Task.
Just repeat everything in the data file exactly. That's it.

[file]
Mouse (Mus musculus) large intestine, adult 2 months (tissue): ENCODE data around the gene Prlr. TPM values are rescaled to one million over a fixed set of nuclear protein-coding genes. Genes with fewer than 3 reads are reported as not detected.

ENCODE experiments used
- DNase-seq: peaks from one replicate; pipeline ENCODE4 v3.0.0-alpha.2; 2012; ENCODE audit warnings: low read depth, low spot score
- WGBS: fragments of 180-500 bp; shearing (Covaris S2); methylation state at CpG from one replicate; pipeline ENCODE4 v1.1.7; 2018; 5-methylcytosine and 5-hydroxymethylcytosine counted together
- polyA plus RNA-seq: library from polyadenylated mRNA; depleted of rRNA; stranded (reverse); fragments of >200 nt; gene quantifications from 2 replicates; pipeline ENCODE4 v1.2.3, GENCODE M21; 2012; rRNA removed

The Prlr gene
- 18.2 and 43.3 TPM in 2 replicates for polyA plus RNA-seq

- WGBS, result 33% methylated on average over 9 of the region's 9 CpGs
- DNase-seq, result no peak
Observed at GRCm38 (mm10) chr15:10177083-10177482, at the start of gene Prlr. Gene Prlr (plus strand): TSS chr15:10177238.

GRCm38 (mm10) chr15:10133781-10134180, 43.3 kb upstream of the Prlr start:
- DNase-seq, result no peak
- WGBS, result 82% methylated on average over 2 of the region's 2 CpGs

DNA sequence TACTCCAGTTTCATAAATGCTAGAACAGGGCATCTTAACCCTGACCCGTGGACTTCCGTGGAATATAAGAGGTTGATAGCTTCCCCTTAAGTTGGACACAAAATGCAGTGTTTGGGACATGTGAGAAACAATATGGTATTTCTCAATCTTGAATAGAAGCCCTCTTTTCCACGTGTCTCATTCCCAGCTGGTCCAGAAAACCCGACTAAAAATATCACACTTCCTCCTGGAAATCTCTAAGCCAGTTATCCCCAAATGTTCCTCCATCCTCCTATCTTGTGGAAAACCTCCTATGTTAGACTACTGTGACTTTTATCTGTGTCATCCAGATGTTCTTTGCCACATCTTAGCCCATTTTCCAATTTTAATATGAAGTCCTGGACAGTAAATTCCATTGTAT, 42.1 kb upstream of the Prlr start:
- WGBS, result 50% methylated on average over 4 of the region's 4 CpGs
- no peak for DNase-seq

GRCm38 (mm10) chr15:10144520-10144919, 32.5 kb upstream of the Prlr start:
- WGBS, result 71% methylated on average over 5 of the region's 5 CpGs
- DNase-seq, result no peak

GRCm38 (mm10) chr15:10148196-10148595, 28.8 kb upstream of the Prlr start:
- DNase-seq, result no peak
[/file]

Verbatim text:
Mouse (Mus musculus) large intestine, adult 2 months (tissue): ENCODE data around the gene Prlr. TPM values are rescaled to one million over a fixed set of nuclear protein-coding genes. Genes with fewer than 3 reads are reported as not detected.

ENCODE experiments used
- DNase-seq: peaks from one replicate; pipeline ENCODE4 v3.0.0-alpha.2; 2012; ENCODE audit warnings: low read depth, low spot score
- WGBS: fragments of 180-500 bp; shearing (Covaris S2); methylation state at CpG from one replicate; pipeline ENCODE4 v1.1.7; 2018; 5-methylcytosine and 5-hydroxymethylcytosine counted together
- polyA plus RNA-seq: library from polyadenylated mRNA; depleted of rRNA; stranded (reverse); fragments of >200 nt; gene quantifications from 2 replicates; pipeline ENCODE4 v1.2.3, GENCODE M21; 2012; rRNA removed

The Prlr gene
- 18.2 and 43.3 TPM in 2 replicates for polyA plus RNA-seq

- WGBS, result 33% methylated on average over 9 of the region's 9 CpGs
- DNase-seq, result no peak
Observed at GRCm38 (mm10) chr15:10177083-10177482, at the start of gene Prlr. Gene Prlr (plus strand): TSS chr15:10177238.

GRCm38 (mm10) chr15:10133781-10134180, 43.3 kb upstream of the Prlr start:
- DNase-seq, result no peak
- WGBS, result 82% methylated on average over 2 of the region's 2 CpGs

DNA sequence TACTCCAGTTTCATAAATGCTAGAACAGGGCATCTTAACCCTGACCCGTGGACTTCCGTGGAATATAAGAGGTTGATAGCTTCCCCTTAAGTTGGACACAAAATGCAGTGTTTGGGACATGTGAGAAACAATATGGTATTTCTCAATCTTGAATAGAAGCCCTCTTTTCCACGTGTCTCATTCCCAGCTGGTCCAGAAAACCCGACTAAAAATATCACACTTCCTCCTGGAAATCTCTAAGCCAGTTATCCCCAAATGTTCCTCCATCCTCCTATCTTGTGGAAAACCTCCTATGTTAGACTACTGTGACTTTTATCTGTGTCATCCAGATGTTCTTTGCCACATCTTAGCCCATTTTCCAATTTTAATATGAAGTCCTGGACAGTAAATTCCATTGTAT, 42.1 kb upstream of the Prlr start:
- WGBS, result 50% methylated on average over 4 of the region's 4 CpGs
- no peak for DNase-seq

GRCm38 (mm10) chr15:10144520-10144919, 32.5 kb upstream of the Prlr start:
- WGBS, result 71% methylated on average over 5 of the region's 5 CpGs
- DNase-seq, result no peak

GRCm38 (mm10) chr15:10148196-10148595, 28.8 kb upstream of the Prlr start:
- DNase-seq, result no peak